The Most Pretentious Mac & Cheese Ever


It is undeniably fashionable, these days, for an upscale restaurant to serve “their take” on macaroni and cheese.  I’ve seen it prepared at least a dozen ways: with wild mushrooms, with truffles, with bleu cheese, with cave-aged gruyere, in mini-cocottes, on oversized platters, broiled, baked, and deep fried.  For the record, there’s nothing wrong with any of these preparations.  In fact, we served a wild mushroom and truffle oil mac & cheese at my wedding!  However, I wanted to take the concept to the extreme and produce the most hyperbolic, modernist version of the dish I could… just to see what happened.  The result: maltodextrin-powdered Beecher’s cheese with a tableside hot cream to make an “instant” sauce.

I originally thought I’d post my results as a joke – an over-the-top preparation that was to comfort food what the Dyson Air Multiplier is to climate control.  However, I was delightfully surprised to find out that this mac & cheese actually tasted fantastic!  The flavors are extremely pure and the consistency of the instant sauce was perfect.  Watch out, Kraft… you’ve got competition.

Makes: 2 snobby servings
Total kitchen time: 4 hours (45 minutes working time)

For the Powdered Cheese:

  1. Preheat your oven to its lowest setting (180-220°F).
  2. Combine the cheese, water and sodium citrate in a small saucepan.  Heat on low until completely melted.  Stir to ensure evenness.
  3. Transfer the cheese mixture to a small food processor and add 200g of tapioca maltodextrin and process until it forms a paste.  If you can’t fit all of the tapioca maltodextrin at once, add half and process, then add the remainder.
  4. Spread the paste in a thin, even layer onto a silicone baking sheet.  Bake until dry and brittle, 2-3 hours. 
  5. Crumble the cheese mixture into a food processor, or preferably a clean, electric coffee grinder.  Process until the mixture becomes a fine powder.  If necessary, add an additional 15g of tapioca maltodextrin.  The mixture should have the same texture as the powdered cheese in instant macaroni and cheese.

For the dish:

  • 1 cup pipe rigate (or any other type of macaroni you’d like)
  • 1/4 cup heavy cream
  • Hawaiian black lava salt
  • 2 sprigs thyme
  1. Cook the pasta according to the instructions on the box.
  2. Meanwhile, heat the heavy cream to a simmer.  Just before serving, divide the cream into two mini sauce pots (I used glass port sippers, shown in the photo).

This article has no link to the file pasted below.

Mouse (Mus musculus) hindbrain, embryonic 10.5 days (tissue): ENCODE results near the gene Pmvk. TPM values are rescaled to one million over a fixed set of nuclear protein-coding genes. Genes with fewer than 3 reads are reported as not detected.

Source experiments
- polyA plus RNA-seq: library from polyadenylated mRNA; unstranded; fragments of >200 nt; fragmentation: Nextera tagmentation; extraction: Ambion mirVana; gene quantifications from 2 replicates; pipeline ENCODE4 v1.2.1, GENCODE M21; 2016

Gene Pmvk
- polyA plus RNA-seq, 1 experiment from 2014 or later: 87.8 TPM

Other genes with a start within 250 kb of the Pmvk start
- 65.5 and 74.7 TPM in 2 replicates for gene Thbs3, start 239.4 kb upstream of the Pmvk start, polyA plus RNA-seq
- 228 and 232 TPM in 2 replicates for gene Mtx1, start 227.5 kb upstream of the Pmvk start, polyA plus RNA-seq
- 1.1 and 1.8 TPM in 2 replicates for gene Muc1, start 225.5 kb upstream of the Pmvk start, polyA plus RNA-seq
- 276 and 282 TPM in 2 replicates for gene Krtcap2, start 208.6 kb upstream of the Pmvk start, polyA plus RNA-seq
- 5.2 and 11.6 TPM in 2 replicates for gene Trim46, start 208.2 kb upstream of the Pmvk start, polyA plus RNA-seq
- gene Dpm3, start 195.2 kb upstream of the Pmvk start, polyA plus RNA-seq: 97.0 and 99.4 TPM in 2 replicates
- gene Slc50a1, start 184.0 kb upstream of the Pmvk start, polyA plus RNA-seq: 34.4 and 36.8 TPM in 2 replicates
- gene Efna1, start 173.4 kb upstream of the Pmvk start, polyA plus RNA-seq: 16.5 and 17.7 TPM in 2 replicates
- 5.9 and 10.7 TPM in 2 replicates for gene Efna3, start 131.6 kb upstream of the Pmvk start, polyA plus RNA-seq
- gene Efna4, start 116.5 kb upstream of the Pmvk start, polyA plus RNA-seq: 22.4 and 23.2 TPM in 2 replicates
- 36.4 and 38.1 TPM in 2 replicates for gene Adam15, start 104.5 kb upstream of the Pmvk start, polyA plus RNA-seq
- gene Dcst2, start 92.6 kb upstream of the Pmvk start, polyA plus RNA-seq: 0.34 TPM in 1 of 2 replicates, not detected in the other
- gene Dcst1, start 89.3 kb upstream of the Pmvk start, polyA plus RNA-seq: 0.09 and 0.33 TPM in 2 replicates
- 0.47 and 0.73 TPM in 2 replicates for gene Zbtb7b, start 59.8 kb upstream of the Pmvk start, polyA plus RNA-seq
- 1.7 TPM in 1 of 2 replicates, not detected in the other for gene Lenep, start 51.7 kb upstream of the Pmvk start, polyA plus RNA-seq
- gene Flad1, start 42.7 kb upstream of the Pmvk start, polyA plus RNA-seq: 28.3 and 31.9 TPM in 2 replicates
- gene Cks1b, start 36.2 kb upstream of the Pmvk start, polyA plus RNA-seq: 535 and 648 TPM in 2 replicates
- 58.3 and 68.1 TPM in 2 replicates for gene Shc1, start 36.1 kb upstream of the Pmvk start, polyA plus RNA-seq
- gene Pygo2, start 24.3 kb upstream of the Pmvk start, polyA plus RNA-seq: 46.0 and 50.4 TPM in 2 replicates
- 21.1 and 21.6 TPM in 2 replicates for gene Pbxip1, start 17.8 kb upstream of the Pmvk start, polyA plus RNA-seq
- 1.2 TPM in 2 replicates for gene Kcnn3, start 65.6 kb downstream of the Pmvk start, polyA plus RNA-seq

3. To plate, sprinkle a two tablespoons of the cheese powder into a small bowl.  Top with pasta, sprinkle with a pinch of black lava salt, and garnish with thyme.  To finish the dish tableside, pour over the hot cream and stir well to make the cheese sauce. 

I owe a big thanks to Maxime Bilet (author of Modernist Cuisine) for giving me a hand with the powdered cheese recipe.  If you aren’t up for ordering a pound of maltodextrin online, you can also use my simplified powdered cheese recipe from the Beecher’s Cheddar Cheetos article I wrote for Seattle Weekly.  However, tapioca maltodextrin (N-Zorbit) is pretty handy stuff for turning liquids into powders, and is a staple in modernist kitchens.

Savage Crab Orzo ‘N Cheese

savage claw 
Who doesn’t love mac and cheese?  Ok, now what if you added lobster to the mac and cheese – oh that would be delicious.  Wait, what if instead of Velveeta we used Mascarpone?  So awesome.  White mac and cheese with lobster.  Sounds great, but let’s substitute fresh king crab for the lobster because it’s a little more hearty and a third the price.  Cool, I’m with you.  Oh, and let’s also use a tricolor orzo instead of macaroni.  Wait, what?  Yeah, orzo, you know the little pasta nibblets?  But why?  Stop asking questions and take a bite.   

Oh, now I totally get it.  Mmmmm…crab orzo and cheese

Total kitchen time: 1 hr (less if you start with lump crab meat)
Makes: 6 people less crabby, paradoxically

Shopping list:

  • 2 lbs. king crab pieces (claws and legs) OR 1.5 lbs. picked lump crab meat
  • 2 cups orzo
  • 2 tbsp. butter
  • 2 cups Mascarpone cheese
  • 3 tbsp. crème fraîche
  • 1/4 tsp. white pepper
  • 1 tsp. lemon juice
  • sea salt, to taste
  • 3 tbsp. chives, finely chopped
  1. If you’re starting with crab pieces in the shell, the first (and messiest step) is to remove the meat.  I recommend using a pair of kitchen shears to cut through the shell.  Exercise caution, as crabs are sharp and you’ll likely get frustrated at the little crustaceans’ unwillingness to cooperate.  Break the crab meat up into about 1 inch pieces.  Set aside in the refrigerator.

    Note: unless you are pulling the crabs out of the water yourself, they will
    almost certainly be pre-cooked.  This is because uncooked crab meat has a very short shelf life.  If you are, in fact, starting with raw meat, steam the crabs whole, then pick the meat out yourself.  If, for some bizarre reason, you have a live King crab, you will first need to kill it using any method featured in Starship Troopers.

  2. Cook the orzo until tender in a large pot of boiling water.  Drain thoroughly and return to the pot.
  3. Meanwhile, combine the mascarpone, crème fraîche, white pepper, lemon juice and sea salt in a small saucepan over low heat.  Stir occasionally until the cheese has melted into a smooth white sauce.
  4. Melt the butter in a large non-stick skillet until foamy.  Add the crab and toss to coat in the butter.  You really just want to heat up the crab here, so be brief. 
  5. Plate the orzo, then top with a tablespoon or so of the mascarpone sauce.  Top with a bit of crab meat and garnish with chives.

You have tamed the savage ocean crab.  Now, relish in the delight of victory with another spoonful of cheesy pasta!  May I recommend celebrating with a bottle of Vigonier?